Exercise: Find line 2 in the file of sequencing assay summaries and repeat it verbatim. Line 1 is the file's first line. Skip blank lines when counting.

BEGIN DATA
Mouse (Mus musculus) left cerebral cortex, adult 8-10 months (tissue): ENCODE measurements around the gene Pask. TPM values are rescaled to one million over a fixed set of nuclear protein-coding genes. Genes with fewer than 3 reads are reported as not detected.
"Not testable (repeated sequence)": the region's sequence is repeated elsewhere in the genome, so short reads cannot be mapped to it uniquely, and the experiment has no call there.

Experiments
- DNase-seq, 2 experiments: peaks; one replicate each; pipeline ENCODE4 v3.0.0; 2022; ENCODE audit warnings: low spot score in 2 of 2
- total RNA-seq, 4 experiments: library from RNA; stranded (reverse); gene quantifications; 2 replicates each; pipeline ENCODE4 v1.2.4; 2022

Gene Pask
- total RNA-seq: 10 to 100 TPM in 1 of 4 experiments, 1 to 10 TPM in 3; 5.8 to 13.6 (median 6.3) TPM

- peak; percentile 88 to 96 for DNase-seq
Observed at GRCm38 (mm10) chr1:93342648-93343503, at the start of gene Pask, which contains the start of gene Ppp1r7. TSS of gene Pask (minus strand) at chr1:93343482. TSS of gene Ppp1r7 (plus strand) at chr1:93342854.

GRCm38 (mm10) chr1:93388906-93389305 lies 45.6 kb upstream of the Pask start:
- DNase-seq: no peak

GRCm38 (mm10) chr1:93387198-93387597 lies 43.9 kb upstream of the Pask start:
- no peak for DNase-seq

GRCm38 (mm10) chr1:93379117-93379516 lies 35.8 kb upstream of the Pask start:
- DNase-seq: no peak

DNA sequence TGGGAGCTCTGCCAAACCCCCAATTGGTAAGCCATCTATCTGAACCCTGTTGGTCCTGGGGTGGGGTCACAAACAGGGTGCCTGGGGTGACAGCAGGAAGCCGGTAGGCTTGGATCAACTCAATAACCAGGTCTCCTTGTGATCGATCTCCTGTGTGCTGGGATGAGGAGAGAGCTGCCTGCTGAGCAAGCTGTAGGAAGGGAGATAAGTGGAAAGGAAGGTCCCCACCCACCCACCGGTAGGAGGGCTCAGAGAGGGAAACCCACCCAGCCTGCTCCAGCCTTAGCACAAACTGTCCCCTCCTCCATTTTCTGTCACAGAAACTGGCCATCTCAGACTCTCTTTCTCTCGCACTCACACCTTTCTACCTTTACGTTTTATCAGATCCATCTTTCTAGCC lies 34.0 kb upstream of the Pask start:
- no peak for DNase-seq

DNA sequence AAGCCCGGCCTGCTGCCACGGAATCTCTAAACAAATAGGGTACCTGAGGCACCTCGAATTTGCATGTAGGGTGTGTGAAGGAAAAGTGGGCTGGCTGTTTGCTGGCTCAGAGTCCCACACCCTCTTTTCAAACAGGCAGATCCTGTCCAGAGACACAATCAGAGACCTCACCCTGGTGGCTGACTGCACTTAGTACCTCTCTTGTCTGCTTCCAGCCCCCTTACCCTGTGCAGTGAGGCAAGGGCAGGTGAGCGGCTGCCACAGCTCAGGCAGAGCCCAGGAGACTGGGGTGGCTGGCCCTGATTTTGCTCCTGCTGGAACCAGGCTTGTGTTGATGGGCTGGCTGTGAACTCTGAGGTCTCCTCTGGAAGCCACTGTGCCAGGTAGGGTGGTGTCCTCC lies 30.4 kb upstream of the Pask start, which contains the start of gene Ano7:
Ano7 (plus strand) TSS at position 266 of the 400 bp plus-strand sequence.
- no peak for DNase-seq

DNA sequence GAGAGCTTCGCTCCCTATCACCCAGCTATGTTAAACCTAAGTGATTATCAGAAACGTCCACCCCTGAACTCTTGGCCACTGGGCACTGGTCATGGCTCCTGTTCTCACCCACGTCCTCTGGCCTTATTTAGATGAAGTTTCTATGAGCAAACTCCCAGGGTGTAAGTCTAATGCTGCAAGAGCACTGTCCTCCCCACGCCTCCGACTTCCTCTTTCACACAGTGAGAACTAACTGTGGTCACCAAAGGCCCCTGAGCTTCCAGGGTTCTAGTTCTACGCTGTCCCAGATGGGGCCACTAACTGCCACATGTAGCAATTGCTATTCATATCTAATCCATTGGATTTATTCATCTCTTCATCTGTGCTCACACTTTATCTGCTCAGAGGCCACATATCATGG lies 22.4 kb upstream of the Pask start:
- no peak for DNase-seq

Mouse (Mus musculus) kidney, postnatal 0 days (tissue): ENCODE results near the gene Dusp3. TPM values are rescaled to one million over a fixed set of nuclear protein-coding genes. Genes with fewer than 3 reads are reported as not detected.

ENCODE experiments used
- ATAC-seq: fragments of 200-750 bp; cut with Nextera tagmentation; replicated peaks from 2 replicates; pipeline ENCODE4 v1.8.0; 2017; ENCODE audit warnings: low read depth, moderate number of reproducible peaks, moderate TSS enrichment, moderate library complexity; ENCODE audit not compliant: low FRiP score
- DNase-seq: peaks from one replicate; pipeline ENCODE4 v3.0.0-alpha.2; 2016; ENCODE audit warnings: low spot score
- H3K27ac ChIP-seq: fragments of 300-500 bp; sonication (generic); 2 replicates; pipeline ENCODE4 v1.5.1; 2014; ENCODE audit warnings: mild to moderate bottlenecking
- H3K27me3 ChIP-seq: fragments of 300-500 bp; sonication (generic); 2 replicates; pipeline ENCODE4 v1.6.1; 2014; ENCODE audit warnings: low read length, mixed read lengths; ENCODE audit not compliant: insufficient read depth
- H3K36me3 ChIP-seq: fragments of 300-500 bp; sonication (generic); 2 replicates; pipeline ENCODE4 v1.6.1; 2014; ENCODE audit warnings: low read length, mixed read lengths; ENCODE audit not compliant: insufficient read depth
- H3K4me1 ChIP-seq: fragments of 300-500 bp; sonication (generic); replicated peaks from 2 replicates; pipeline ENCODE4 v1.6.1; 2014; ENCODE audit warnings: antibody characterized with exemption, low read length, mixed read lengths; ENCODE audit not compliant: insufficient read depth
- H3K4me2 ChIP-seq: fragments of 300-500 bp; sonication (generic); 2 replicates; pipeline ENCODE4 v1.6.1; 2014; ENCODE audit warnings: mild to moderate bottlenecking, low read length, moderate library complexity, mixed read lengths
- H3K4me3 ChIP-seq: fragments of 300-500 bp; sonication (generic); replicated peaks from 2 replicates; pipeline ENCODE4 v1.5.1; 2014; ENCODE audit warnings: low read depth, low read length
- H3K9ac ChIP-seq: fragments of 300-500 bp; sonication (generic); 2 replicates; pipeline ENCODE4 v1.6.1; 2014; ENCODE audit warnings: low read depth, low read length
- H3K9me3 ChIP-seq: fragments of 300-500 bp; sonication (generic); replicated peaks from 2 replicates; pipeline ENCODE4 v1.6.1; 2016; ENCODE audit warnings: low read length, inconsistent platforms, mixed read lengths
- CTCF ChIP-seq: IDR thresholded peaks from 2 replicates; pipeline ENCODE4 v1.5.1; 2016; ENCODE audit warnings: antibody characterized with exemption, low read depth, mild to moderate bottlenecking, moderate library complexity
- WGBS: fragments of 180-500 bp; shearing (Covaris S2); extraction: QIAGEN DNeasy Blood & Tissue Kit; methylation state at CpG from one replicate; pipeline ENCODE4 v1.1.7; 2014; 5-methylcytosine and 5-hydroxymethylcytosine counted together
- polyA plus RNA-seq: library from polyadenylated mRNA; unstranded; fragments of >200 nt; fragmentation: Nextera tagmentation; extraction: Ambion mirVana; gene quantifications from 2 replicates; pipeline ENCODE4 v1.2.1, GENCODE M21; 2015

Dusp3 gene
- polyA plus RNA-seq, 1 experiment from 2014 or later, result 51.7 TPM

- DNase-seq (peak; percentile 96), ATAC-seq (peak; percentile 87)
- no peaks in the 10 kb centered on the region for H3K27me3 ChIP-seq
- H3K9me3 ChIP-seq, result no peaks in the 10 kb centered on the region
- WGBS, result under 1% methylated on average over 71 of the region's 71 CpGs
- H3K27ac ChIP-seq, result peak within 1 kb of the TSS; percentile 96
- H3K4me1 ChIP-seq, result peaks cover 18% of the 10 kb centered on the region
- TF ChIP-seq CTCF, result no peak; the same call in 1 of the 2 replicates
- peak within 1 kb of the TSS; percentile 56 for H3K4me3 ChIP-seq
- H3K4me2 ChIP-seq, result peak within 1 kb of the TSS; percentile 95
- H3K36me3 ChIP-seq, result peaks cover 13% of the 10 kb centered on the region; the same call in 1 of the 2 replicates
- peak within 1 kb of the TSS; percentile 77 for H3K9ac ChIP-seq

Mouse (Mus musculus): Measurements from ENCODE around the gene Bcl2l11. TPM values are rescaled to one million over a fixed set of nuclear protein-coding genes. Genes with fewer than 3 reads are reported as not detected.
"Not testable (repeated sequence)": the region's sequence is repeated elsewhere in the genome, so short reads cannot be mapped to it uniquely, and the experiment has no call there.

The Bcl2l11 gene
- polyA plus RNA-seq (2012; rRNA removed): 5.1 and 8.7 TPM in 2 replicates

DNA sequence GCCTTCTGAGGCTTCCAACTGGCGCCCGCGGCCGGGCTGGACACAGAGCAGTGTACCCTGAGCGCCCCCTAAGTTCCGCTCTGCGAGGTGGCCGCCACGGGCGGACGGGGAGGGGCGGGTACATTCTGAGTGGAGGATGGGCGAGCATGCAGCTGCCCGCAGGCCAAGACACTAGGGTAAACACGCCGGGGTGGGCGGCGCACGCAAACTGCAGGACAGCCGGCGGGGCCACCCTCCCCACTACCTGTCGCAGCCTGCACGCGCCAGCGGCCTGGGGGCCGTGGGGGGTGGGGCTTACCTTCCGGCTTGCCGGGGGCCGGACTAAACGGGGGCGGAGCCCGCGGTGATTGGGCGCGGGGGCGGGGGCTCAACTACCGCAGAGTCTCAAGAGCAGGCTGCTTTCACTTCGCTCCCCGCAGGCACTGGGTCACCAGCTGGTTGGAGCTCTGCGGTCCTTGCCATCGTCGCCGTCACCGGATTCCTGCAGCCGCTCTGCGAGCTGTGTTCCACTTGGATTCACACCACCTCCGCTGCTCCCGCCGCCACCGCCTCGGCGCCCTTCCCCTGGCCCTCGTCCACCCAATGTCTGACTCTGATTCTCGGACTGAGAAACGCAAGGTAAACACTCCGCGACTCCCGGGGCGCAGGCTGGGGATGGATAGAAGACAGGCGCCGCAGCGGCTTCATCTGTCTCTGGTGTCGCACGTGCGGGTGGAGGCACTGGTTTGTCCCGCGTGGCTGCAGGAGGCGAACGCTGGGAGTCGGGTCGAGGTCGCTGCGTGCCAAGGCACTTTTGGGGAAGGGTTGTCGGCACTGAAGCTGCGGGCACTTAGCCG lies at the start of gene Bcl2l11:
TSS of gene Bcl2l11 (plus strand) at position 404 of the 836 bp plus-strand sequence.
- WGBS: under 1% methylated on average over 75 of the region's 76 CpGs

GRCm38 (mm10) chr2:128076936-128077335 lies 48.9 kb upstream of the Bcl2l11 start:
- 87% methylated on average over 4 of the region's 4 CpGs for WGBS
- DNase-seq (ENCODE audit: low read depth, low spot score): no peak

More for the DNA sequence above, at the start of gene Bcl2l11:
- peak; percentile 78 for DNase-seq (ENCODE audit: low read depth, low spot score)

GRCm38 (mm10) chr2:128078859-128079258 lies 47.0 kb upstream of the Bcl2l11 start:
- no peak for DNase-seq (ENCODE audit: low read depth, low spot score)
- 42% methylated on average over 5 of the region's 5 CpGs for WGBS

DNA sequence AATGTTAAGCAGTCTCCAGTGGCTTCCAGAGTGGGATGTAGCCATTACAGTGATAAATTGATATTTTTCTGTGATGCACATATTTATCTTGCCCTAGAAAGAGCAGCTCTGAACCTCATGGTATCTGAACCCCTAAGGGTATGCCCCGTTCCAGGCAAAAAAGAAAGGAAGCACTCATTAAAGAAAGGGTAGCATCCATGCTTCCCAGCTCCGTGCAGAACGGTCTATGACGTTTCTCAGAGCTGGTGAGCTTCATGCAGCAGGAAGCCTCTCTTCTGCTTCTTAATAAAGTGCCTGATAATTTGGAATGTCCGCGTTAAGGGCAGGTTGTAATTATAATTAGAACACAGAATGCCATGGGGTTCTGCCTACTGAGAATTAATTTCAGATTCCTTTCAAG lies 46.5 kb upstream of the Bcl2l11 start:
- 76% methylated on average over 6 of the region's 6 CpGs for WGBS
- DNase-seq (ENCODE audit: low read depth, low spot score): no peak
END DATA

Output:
"Not testable (repeated sequence)": the region's sequence is repeated elsewhere in the genome, so short reads cannot be mapped to it uniquely, and the experiment has no call there.